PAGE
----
Having cut my teeth at X-Mix Productions, where I headed up AV8 Records and assisted Armand Van Helden, Lenny Bertoldo and DJ Sneak launch their careers, things started to slow down for me in local Boston scene. I’d been writing a column in a magazine, University People, which abruptly shut down. And, as the clubs began to cater to more euro-trash, my managers chose East Boston-native, DJ Manolo, whose Spanish-speaking background fit more with their marketing plans to the Euro-trash student community.

With the magazine going belly up and my clubs appearances relegated to spinning disco classics for the American crowd at Roxy on Saturday’s, I began to question myself and wonder what next? Where was I going to take my career? Was this it for me? My passion was the underground; House music. I love all kinds of dance music, but a futurist by nature, I was always pushing the envelope. DJing at the 80’s club, Culture Club in New York City in the late 90’s, I’d spin dub versions of 80’s dance tracks remixed…HA! Doesn’t matter where I was, I’d try to fit in something that would take the crowd a little deeper, a little edgier.

Always outspoken, I’d made a lot of friends in Boston, but there were some who continued to compete, using their positions to try and hold me back from achieving the success I felt I’d earned and deserved. There was Kid David (Corey) from Kiss 108, who cried foul when I asked the radio panel at the New Music Seminar why Kid David was programming Push It by Salt ‘n’ Pepper in the mix instead of picking new tracks by Adamski, Vanessa Daou or Frankie Knuckles. He wasn’t there, but word got back to him in Boston when someone from Kiss told him I tried to diss him (even though I was just asking a simple questions), and he subsequently tried to have me thrown out of my record pool and banned from the Kiss mix shows. I guess that really showed he could take some criticism. I didn’t realize at the time that I should censor my opinions in a public forum where a question about the philosophy of mix-show programming was valid. It just goes to show how cutthroat the dance music and radio industry really is.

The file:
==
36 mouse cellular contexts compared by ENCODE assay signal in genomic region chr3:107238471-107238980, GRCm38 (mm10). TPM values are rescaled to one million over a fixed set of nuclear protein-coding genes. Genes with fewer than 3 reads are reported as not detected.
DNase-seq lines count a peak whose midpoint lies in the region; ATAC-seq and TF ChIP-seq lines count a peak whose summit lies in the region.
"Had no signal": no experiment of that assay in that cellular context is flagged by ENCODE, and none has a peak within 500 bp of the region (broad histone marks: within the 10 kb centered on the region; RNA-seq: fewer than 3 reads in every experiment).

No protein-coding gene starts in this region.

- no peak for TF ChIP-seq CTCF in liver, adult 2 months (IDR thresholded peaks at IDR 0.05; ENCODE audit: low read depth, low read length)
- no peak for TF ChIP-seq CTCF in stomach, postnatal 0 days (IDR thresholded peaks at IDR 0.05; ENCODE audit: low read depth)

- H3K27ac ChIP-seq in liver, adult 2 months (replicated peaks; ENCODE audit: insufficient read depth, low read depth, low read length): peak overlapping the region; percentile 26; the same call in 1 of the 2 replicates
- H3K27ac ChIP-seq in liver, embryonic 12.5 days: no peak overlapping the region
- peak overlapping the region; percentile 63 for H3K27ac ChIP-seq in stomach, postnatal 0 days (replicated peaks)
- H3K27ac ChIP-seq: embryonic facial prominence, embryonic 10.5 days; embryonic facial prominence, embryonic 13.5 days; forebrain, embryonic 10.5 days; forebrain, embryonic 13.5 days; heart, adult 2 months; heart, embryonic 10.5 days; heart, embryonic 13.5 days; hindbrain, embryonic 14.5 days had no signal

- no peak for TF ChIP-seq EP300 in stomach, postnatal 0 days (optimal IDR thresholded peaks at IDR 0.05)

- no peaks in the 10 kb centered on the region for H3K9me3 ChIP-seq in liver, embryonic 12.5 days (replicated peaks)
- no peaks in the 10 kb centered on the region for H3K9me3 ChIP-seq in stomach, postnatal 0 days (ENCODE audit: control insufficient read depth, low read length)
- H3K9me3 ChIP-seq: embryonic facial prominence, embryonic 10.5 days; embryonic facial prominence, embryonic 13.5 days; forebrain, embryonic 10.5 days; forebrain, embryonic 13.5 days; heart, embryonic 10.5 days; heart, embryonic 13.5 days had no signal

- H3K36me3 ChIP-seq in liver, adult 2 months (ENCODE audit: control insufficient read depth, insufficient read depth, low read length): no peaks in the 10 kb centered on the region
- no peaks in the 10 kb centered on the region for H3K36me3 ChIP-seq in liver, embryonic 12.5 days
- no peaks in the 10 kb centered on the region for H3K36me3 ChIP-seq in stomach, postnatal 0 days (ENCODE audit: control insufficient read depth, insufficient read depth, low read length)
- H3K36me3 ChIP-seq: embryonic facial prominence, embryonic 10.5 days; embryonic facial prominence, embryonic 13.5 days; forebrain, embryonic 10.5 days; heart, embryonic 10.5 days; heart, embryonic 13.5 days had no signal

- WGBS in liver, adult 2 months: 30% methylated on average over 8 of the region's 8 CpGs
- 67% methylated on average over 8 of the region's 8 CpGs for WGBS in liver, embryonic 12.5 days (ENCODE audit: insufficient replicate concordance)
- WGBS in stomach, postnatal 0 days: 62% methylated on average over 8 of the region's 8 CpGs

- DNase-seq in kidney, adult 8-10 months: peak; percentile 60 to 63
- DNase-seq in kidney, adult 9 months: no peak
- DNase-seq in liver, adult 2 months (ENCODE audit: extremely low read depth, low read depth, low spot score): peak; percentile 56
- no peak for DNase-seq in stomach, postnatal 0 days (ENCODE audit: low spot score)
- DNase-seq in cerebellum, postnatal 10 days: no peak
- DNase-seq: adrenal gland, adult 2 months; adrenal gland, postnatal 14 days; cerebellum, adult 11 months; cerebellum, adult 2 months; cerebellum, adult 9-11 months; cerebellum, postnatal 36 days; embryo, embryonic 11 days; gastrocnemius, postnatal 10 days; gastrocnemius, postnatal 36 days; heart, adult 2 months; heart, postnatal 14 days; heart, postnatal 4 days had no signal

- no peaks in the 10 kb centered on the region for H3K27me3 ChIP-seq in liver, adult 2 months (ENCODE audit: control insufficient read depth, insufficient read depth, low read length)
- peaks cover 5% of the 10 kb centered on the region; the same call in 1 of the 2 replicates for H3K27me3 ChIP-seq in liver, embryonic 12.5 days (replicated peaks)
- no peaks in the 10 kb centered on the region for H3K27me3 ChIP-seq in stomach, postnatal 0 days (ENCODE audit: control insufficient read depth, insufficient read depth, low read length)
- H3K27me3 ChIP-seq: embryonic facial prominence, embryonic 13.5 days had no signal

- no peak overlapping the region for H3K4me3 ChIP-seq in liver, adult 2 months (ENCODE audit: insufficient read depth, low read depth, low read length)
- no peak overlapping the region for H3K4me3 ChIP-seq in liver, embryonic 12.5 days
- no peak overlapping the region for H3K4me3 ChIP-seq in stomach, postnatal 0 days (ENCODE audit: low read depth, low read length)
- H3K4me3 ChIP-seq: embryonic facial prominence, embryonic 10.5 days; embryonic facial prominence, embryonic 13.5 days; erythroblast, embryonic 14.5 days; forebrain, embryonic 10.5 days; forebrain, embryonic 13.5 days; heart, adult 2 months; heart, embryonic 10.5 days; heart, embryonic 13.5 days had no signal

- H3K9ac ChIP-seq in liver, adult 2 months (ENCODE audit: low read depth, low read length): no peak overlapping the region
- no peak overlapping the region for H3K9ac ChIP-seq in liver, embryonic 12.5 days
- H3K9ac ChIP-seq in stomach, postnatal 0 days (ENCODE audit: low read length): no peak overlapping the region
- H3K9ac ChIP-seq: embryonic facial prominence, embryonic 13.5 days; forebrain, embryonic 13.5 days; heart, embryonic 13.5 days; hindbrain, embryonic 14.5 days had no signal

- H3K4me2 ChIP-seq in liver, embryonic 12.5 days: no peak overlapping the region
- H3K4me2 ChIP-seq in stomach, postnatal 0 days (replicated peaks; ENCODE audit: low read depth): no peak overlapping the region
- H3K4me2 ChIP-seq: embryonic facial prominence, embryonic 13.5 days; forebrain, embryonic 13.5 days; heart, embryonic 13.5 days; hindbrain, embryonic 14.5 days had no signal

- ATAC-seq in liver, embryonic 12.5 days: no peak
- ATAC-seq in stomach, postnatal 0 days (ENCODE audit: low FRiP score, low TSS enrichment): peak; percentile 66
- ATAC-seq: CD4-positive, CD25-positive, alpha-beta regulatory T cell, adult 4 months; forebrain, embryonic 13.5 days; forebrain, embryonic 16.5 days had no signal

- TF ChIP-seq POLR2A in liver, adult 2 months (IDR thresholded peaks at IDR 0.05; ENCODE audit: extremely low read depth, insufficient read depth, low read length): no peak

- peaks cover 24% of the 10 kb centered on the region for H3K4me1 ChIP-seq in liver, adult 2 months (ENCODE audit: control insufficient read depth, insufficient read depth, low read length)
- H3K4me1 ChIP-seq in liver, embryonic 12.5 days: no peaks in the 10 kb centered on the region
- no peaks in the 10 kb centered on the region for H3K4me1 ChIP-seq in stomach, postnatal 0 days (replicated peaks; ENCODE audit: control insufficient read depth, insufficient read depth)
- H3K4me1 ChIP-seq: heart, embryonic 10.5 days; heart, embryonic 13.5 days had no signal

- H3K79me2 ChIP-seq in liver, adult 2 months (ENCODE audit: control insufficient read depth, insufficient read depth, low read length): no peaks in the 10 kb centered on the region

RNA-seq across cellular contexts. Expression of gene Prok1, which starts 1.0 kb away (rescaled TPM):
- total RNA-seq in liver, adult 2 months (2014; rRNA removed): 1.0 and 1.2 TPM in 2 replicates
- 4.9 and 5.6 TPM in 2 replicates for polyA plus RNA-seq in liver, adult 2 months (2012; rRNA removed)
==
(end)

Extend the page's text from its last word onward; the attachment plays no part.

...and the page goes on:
So, I came to the conclusion that Boston, although a beautiful city with a vibrant dance culture, was no longer for me. Status quo reigned. Pushing the envelope was too scary, to avant garde for the powers that be. In Boston, underground culture has always been put in check by racist door policies at major nighclubs, which ban sneakers, jeans and baseball hats for reasons beyond just looking good. For a bastion of higher learning, the close-minded mentality was crushing my creativity. I needed a new challenge, a new atmosphere and that was New York City. Having gone to school in New York in the late 80’s, I was fascinated by the club culture at nightspots The Tunnel, Limelight and Marrs. One night, I’d gone to Limelight on a Wednesday for Keoki’s Disco 2000 party. We ran into the infamous club kid turned drug crazed murderer, Michael Alig, who was wearing—of all things—a test tube on his penis with leather, spiked straps holding the skinny thing up. I thought to myself, if it’s this insane here, then maybe it’s the place I really need to be? The place where I can let my creative juices run wild.